The company acronyms discussed in this section are defined in Appendix 1. Table 2 presents the findings for each combination of market con-vergence, while Figure 2 illustrates them graphically. The results suggest that there are signs of convergence, as evidenced by the reduction in the standard deviation for all three markets from an average of 0.43 in 1998 to 0.10 in 2008. There are also some differences with respect to the convergence of certain markets. The evidence implies that the level of convergence between the BSE and the TTSE was the highest from the beginning of the dataset and has steadily expanded over the sample period, while the JSE has increasingly converged with both the TTSE and the BSE over time.
The results for the cross-listed securities, presented in Tables 3 to 5 and Figures 3 to 5, suggest that the degree of convergence is not as strong as at the market level. Nonetheless, there are signs of convergence as most of the securities have experienced declining standard deviations over time across the markets that they participate in. The only exceptions are TCL and SFC (as listed on the BSE and the TTSE), whose standard deviations started to rise again in the latter half of the the last decade, and CCMB and DBG, where no clear pattern can be observed.
[FIGURE 2 OMITTED]
The findings for the [beta]-convergence models are presented in Tables 6 to 8. These models were subjected to several standard diagnostic tests, includ-ing no serial correlation, homoskedasticity and normal residuals, before being adopted. The beta regressions indicate that all combinations of benchmark markets and securities are significant. All of the values are negative, which implies that there is convergence of stock market returns. In general, the coefficients are close to one, suggesting that the speed with which the differences in return differentials are levelled is relatively fast. The only exceptions are DBG, RBTT and SFC, whose results have values above 2, indicating a much slower response rate than GKC and OCM, which are between 0.7 and 0.9.
When compared to studies that considered international markets, the results imply that the speed of convergence in the Caribbean region is relatively slow in comparison. The study conducted by Babetskii et al. (2007) found that the convergence between the new EU member states and the euro-zone countries was fast, averaging roughly one period (which in their case was one week). It would therefore be useful to re-run the regressions using weekly data, rather than monthly data, to ascertain whether there would be any notable differences in the results and to make the results more comparable to international studies.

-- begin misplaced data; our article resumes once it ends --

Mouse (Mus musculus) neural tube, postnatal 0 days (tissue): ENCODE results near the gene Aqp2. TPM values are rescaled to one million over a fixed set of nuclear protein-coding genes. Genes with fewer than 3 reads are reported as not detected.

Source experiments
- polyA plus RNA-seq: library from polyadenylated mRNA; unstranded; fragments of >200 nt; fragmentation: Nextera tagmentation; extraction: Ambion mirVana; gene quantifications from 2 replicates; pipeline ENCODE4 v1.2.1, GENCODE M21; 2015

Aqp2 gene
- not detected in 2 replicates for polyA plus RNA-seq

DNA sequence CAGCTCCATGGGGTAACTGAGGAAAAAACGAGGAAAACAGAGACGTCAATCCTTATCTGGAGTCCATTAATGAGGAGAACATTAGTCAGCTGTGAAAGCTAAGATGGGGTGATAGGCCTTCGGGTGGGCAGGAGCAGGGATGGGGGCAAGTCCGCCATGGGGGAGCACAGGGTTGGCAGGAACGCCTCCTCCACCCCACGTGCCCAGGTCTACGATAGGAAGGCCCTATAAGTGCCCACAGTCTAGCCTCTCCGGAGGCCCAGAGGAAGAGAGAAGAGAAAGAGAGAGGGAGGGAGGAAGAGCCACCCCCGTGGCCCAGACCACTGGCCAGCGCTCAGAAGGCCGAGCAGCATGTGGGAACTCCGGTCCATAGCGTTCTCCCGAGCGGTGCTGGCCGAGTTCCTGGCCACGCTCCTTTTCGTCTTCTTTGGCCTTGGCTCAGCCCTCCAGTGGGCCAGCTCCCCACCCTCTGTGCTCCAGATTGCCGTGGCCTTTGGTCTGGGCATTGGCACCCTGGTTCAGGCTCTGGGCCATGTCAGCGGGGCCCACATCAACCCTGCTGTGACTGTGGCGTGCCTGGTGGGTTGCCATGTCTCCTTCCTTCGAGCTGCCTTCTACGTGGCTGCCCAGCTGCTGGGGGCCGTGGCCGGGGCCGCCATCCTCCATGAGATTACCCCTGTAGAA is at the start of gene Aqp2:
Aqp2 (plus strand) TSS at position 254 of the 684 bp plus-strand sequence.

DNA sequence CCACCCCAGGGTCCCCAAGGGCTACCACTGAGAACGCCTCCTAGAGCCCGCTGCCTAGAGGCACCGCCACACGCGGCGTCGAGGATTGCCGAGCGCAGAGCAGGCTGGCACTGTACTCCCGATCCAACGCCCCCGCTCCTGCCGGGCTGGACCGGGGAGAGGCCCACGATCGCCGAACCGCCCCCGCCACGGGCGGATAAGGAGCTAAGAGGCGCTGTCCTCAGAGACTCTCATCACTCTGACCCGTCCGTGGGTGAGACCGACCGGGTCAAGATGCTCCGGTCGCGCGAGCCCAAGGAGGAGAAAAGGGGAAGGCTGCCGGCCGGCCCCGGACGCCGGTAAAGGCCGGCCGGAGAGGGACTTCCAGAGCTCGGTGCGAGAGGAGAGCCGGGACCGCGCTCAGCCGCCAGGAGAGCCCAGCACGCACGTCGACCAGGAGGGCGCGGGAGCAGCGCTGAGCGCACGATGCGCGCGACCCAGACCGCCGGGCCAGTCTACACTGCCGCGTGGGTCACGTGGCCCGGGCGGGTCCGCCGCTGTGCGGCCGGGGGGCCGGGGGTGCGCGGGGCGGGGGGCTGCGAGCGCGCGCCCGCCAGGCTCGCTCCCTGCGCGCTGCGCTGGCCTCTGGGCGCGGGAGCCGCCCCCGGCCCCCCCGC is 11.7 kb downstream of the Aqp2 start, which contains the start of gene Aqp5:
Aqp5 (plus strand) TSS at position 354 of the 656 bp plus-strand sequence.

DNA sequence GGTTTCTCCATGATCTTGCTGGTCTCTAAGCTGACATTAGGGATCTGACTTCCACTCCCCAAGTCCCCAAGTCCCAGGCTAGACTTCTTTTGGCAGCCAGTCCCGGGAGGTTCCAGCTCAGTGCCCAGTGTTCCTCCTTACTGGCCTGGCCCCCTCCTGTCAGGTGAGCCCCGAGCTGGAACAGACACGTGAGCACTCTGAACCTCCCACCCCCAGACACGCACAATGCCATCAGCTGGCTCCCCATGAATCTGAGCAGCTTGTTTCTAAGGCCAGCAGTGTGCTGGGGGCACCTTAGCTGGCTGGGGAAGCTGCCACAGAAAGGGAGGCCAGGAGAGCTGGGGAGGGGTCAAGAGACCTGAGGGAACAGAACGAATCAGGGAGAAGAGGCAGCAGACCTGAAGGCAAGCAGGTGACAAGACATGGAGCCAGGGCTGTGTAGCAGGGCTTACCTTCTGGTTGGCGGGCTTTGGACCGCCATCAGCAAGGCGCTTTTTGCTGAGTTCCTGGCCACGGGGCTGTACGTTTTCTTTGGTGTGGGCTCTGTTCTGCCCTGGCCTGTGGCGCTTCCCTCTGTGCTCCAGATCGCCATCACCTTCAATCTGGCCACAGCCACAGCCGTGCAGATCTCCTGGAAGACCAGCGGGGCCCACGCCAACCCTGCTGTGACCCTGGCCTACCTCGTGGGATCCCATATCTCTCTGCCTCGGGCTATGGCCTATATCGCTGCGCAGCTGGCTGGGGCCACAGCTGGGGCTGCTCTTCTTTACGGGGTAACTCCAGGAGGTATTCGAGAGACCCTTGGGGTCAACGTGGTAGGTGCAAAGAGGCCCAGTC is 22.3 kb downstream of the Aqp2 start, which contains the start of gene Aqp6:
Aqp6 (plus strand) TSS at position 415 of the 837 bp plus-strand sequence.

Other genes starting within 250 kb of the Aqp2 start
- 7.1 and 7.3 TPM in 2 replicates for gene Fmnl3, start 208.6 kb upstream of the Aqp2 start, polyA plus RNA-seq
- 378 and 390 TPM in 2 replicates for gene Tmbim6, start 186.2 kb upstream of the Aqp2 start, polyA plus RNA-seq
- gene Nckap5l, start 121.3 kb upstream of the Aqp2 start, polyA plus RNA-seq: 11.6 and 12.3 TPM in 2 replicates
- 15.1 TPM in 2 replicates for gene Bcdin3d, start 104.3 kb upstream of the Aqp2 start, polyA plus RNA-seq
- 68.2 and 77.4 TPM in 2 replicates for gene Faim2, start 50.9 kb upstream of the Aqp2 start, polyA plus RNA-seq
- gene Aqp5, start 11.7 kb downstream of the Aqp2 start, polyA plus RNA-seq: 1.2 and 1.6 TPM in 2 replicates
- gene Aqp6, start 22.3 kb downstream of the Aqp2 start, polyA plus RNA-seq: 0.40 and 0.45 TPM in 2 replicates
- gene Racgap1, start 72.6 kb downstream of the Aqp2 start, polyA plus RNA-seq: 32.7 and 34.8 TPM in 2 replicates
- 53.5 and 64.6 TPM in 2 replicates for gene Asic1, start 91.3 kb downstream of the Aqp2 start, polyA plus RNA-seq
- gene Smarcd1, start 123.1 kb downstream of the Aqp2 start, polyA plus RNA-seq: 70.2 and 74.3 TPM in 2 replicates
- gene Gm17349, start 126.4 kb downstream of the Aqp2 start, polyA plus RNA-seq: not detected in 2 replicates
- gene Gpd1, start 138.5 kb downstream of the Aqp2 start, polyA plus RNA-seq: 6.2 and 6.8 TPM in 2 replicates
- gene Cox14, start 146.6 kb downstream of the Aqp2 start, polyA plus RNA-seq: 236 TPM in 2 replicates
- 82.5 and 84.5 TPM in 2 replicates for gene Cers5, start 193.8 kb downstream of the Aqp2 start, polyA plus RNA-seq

[FIGURE 3 OMITTED]
[FIGURE 4 OMITTED]
[FIGURE 5 OMITTED]
The results of this paper suggest that while the BSE, the JSE and the TTSE are showing signs of convergence at the market level, the evidence is less conclusive with respect to the cross-listed securities. This implies that it could be a situation where the economic development of the countries in question follow similar patterns, as the stock markets should be tied to the macroeconomy, but the stock markets themselves are not converging to a sufficient enough degree that the returns of the cross-listed securities convincingly suggest integration. This may be due to the weak efficiency found in previous studies as well as information asymmetries across the various markets, as posited by Leon, Nicholls and Noel (2001) in their study which, amongst other aims, attempted to determine whether volume is a sufficient proxy for information flow on the TTSE. To foster further integration, therefore, policymakers should endeavour to improve the efficiency of the markets as well as promote faster information dissemina-tion. Further work should be aimed at revising the dataset to reflect weekly values, as opposed to monthly values, given that stock markets have short memories.
Appendix 1: Cross-Listed Securities Code Name of Company BST Barbados Shipping and Trading Co. Ltd. CCMB Capital and Credit Merchant Bank Limited DBG Dehring Bunting & Golding Limited FCIB FirstCaribbean International Bank GHL Guardian Holdings Limited GKC Grace, Kennedy & Company Limited JMMB Jamaica Money Market Brokers Limited NCBJ National Commercial Bank Jamaica Limited NML Neal and Massy Holdings Ltd. OCM One Caribbean Media RBTT RBTT Financial Holdings Limited SFC Sagicor Financial Corporation TCL Trinidad Cement Limited Date First Appearing in Sample Code BSE JSE TTSE BST 01-Jan-98 Not listed 03-May-05 CCMB Not listed 26-May-03 21-Mar-07 DBG Not listed 01-Jan-98 02-Jan-07 FCIB 01-Jan-98 01-Jan-98 03-May-05 GHL Not listed 20-Sep-00 03-May-05 GKC 05-Oct-99 01-Jan-98 03-May-05 JMMB 29-Nov-05 02-Mar-03 03-May-05 NCBJ Not listed 01-Jan-98 03-May-05 NML 14-Dec-99 Not listed 01-Jan-98 OCM 24-Nov-06 Not listed 03-May-05 RBTT Not listed 28-Nov-01 02-Jul-07 SFC 04-Feb-03 Not listed 03-May-05 TCL 10-Nov-98 08-May-99 01-Jan-98